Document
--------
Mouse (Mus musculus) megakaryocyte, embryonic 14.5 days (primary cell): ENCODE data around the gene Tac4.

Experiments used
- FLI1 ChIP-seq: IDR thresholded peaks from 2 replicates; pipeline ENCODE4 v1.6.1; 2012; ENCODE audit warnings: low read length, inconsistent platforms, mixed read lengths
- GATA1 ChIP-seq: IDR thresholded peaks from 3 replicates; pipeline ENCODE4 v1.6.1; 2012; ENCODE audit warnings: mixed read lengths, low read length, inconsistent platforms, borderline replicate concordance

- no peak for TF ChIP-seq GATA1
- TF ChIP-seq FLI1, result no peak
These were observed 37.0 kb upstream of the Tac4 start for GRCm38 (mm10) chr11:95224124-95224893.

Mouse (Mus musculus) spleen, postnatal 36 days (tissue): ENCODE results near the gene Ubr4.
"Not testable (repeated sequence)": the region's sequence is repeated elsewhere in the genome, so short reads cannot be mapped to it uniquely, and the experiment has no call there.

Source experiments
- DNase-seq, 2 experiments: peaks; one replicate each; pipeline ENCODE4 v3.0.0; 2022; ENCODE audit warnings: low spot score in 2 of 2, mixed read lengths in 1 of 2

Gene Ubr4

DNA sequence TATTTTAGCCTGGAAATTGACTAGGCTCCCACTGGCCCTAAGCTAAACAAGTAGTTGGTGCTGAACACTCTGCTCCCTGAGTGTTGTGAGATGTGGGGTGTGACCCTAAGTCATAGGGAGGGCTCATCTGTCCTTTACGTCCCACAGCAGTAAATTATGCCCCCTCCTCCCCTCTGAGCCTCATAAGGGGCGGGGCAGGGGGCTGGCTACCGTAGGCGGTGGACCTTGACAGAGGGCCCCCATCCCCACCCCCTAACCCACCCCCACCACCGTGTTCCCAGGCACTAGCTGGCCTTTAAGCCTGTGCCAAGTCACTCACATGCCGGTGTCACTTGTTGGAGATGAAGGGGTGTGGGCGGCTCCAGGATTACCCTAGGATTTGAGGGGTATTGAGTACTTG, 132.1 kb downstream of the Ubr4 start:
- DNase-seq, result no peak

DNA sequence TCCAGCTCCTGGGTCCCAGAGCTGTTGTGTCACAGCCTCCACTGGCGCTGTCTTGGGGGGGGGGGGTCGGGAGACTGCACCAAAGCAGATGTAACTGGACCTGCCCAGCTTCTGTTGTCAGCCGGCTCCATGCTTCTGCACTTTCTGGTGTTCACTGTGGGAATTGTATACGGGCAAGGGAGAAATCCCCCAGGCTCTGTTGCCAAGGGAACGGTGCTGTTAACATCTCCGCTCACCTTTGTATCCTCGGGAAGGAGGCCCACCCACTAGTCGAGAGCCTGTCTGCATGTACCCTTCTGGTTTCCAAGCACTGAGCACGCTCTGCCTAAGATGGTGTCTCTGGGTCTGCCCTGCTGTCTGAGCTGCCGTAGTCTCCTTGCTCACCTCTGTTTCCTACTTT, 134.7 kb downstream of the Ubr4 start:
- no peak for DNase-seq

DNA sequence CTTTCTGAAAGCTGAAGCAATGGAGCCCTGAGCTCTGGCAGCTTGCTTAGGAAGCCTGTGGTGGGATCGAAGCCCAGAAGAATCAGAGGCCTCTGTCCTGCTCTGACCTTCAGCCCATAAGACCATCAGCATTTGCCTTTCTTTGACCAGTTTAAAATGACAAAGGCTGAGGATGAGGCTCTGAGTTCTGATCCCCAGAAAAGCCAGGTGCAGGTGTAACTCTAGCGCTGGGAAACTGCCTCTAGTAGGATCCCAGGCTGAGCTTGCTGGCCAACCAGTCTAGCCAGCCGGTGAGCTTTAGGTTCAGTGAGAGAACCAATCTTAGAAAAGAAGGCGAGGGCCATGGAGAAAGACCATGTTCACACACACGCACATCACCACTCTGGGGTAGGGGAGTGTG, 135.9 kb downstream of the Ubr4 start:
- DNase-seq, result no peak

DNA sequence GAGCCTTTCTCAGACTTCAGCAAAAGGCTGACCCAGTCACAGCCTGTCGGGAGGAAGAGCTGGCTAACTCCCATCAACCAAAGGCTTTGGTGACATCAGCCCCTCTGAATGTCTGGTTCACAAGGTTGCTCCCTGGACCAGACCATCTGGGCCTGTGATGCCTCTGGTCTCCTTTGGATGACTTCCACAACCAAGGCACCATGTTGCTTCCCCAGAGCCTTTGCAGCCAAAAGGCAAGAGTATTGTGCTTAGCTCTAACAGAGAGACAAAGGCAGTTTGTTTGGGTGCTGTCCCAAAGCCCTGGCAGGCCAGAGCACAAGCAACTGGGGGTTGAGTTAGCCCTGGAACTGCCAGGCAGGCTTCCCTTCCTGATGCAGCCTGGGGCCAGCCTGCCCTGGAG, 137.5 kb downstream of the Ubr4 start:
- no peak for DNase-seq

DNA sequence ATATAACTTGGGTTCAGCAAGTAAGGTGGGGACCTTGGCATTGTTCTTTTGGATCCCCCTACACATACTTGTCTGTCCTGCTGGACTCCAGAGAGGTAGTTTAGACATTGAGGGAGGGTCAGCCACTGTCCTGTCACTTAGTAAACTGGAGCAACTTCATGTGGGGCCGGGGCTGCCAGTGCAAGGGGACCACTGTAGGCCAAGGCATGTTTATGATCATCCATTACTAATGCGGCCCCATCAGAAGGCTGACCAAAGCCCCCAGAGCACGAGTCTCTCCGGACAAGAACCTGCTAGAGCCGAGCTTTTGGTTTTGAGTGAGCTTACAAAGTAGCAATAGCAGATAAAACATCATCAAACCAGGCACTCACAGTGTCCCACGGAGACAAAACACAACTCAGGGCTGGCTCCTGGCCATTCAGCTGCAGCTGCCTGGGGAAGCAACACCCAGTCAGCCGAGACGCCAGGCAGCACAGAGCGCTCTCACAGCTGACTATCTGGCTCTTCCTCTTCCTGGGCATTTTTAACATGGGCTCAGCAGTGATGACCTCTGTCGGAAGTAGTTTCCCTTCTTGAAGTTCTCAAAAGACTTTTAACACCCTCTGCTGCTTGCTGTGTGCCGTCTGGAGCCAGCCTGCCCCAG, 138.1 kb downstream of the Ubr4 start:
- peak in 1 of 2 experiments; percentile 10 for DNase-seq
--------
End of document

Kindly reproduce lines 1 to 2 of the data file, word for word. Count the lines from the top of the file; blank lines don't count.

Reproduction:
Mouse (Mus musculus) megakaryocyte, embryonic 14.5 days (primary cell): ENCODE data around the gene Tac4.

Experiments used